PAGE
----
Benedetti's Montevideo, indeed, seems filled with just such people. One of the saddest episodes in the entire work is when, weeks after his lover's death, Santomé visits her father, a tailor, and her mother, neither of whom have ever met him. Both reveal, privately, their own failures at having been unable to express themselves to their living daughter, the father admitting that he had always intended to tell Laura of his love, but continuing to put it off until now he has lost his chance of expressing it. The mother, who senses who the strange is, tells an even more tragic story: she once had a lover, but had told him to go away. The daughter of that man, Avellaneda was all she had to remember that lost love, the possibility of true joy in her life:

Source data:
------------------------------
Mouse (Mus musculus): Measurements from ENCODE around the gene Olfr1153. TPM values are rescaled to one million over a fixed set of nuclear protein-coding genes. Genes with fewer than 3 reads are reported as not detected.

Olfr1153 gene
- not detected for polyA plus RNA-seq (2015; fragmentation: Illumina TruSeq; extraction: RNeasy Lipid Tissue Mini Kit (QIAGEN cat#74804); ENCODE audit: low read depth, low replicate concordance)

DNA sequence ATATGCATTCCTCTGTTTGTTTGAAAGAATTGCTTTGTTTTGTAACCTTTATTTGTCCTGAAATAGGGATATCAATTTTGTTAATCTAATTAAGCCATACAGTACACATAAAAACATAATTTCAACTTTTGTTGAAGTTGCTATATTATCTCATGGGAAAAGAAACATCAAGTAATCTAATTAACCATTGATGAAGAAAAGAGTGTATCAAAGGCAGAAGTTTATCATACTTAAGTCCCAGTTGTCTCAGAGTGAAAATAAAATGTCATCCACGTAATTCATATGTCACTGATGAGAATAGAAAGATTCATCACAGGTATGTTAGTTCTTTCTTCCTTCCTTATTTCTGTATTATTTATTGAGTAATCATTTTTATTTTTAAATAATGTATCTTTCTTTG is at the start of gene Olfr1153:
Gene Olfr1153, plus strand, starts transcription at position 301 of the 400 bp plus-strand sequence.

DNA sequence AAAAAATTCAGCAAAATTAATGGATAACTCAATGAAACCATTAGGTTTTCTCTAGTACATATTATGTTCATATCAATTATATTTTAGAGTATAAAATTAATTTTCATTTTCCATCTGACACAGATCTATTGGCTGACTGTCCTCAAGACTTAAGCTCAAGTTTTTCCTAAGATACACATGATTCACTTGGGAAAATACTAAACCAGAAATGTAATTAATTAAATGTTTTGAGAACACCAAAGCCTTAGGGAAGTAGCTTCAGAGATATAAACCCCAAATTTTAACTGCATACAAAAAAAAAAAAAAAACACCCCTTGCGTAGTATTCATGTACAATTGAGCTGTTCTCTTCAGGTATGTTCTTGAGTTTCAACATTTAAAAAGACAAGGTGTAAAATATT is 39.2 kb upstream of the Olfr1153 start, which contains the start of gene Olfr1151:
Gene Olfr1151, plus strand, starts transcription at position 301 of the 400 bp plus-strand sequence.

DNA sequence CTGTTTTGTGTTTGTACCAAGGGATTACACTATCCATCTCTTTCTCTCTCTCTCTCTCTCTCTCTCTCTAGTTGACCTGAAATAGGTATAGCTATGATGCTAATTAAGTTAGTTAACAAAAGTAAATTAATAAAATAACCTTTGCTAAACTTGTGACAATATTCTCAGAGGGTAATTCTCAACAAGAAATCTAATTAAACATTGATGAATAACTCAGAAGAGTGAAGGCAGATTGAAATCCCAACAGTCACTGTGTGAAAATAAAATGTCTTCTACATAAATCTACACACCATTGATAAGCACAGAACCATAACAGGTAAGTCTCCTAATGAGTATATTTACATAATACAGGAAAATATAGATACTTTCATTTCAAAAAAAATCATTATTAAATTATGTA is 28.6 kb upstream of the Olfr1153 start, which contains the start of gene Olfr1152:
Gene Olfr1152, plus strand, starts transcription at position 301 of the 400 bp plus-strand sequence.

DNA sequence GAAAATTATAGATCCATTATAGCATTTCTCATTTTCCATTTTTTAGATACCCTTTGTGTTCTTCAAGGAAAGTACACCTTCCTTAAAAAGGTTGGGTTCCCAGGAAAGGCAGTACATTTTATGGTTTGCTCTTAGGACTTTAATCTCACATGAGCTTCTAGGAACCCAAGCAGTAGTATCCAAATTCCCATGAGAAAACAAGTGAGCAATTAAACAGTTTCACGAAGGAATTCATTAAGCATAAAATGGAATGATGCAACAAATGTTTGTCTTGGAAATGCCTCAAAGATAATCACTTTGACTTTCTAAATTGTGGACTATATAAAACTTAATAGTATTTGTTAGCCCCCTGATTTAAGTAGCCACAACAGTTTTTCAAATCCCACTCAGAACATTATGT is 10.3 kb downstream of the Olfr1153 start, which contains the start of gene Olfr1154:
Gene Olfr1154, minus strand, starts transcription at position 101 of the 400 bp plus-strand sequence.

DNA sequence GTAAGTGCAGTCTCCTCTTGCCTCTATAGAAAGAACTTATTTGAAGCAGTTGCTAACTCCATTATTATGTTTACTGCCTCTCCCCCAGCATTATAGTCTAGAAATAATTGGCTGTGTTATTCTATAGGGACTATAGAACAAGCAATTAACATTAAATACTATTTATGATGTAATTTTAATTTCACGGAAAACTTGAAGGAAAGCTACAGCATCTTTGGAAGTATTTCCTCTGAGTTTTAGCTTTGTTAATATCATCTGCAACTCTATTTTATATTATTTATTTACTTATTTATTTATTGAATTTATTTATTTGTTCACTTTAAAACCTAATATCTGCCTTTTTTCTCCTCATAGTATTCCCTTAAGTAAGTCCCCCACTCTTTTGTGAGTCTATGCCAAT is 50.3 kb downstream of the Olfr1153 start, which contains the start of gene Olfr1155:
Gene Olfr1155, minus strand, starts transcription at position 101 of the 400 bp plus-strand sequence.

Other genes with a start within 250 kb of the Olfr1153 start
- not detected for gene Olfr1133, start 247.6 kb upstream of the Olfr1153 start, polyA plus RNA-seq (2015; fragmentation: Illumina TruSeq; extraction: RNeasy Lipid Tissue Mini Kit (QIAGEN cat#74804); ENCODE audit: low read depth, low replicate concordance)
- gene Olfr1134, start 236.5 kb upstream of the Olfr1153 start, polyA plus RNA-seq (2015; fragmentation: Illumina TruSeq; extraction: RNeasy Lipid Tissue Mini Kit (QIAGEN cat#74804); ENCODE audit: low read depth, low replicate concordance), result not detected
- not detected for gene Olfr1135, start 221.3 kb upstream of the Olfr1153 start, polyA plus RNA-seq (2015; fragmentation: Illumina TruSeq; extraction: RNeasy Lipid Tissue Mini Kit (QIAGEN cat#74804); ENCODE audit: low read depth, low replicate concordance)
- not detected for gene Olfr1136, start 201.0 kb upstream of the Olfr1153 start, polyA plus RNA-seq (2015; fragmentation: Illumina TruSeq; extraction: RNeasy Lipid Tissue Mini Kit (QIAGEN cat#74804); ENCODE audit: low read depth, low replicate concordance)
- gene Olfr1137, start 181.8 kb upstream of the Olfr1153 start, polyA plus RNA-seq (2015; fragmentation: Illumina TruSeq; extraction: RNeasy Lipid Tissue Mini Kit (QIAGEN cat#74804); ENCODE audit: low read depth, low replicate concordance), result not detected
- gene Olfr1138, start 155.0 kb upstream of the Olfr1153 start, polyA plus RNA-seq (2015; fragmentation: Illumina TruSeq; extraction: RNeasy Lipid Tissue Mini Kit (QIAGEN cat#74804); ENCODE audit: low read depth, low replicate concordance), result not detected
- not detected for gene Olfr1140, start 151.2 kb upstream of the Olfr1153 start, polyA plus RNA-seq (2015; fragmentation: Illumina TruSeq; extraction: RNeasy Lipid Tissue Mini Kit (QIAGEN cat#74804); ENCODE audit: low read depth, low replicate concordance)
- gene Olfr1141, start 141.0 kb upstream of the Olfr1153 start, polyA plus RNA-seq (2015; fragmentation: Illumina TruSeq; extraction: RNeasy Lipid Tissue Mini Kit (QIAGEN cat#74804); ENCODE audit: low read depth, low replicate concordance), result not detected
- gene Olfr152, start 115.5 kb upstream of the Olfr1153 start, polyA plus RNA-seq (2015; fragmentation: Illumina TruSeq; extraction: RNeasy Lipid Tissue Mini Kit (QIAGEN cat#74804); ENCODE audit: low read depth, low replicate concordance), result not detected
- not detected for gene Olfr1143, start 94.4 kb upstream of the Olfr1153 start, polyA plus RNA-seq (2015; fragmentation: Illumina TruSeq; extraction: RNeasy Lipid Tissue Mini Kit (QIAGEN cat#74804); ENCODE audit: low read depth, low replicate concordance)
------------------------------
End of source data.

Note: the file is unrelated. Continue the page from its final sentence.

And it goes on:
"Laura was all I had remaining of him. Again, that's why I feel
that the heart is an enormous entity which starts in the stomach and
ends in the throat. That's why I know what you're going through."
....She was looking upwards and crying, without passing her hand
across her face; she was crying proudly.

Those tears are the closest Benedetti's figures come to outrightly expressing the horror of their empty lives. The fiction ends where it began. No change has been possible in such a world of holding in while holding on. "Starting tomorrow and to the day I die," Santomé writes, "time will be at my disposal. After so much waiting, this is retirement. What will I do with it?"

Los Angeles, October 10, 2009
Reprinted from Green Integer Blog (October 2009).

Copyright (c)2009 by Douglas Messerli